By Dan Walton

Pioneer Staff

Because adventurers in the Columbia Valley can be prone to avalanche danger, the local Search and Rescue team prepares its members for such accidents each year during avalanche training exercises.

This year the rescuers will be sharpening their skills on Friday, February 20th.

While Columbia Valley Search and Rescue has presented mock avalanche scenarios on the slopes of Panorama Mountain Resort in years past, this winter the simulations will take place in the Paradise Basin. Though its maintained for recreational use by Toby Creek Adventures, the basin offers a setting more pristine than whats at the resort.

Its realistic training, said Dave Hubbard, an avalanche professional with Panorama. Well be using the roads that they use to get up by snowmobiles to more open terrain.

Summit, the rescue dog (who was featured on the cover of The Pioneer on February 14th of last year), will also be volunteering his time to be part of the mock rescues.

For those familiar with the Toby Creek Adventures area, the demonstrations will be happening near the old mine and cabin, as well as in the Paradise Basin. Once there, the team will be co-ordinating, probing, and digging for buried targets, and plowing a makeshift helipad for pickup.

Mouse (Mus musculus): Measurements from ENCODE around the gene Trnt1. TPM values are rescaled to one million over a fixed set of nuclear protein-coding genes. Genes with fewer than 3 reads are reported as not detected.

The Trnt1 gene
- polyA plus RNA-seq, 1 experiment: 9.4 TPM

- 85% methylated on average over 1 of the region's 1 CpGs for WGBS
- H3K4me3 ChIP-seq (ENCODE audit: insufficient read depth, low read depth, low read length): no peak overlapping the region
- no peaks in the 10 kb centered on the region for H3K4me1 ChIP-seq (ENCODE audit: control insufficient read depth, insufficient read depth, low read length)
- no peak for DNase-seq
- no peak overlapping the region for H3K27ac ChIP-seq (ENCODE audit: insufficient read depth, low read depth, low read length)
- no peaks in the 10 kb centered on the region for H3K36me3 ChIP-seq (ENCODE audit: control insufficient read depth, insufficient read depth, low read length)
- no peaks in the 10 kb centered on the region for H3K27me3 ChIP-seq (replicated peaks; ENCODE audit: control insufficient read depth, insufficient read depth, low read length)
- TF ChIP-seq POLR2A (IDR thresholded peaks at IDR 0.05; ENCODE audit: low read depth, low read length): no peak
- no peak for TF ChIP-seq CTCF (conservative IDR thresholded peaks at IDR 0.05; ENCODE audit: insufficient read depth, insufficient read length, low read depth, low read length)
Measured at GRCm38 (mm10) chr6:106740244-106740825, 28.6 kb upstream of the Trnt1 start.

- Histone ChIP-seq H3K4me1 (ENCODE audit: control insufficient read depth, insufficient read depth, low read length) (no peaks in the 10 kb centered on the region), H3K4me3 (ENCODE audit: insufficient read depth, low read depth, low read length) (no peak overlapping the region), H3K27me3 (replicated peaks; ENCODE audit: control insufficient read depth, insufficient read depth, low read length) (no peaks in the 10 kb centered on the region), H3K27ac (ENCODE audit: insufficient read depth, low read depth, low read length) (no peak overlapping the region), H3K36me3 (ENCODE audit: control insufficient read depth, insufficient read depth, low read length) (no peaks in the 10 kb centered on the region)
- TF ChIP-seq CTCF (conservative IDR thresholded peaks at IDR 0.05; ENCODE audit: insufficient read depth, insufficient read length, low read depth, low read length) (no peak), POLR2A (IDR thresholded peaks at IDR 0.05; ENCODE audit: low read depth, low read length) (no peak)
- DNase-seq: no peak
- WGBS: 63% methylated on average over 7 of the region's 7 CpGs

Volunteers and rescue workers from the Panorama Fire Department, Columbia Valley RCMP, as well as Search and Rescue teams from the Columbia Valley, Golden and Kimberley, have been invited to join.

Well be using snowmobiles and other means to get up there and do our rescue scenarios, said Mr. Hubbard.

The volunteers taking part are required to have their Avalanche Safety Training 1 qualification. This course can be acquired in the valley for those interested, Mr. Hubbard said. While next weeks training will be for volunteers of emergency response organizations, there are other opportunities for the public to get involved. One way is by applying to the local fire departments or search and rescue team.

To find out what Columbia Valley Search and Rescue is all about, drop into their Annual General Meeting at 6:30 p.m. at Copper Point Golf Club on Wednesday, February 18th.

Because search and rescue team members are volunteers and arent always able to respond, Mr. Hubbard said that its especially important to have a large roster.

They cant be at every call people have other commitments they often have to attend to.

And for those considering a return to search and rescue, Mr. Hubbard extends an invitation for the upcoming training to all past members.

Backcountry users are recommended to always check conditions with the Canadian Avalanche Association before heading out, to gain insight into current avalanche dangers in the region. Visit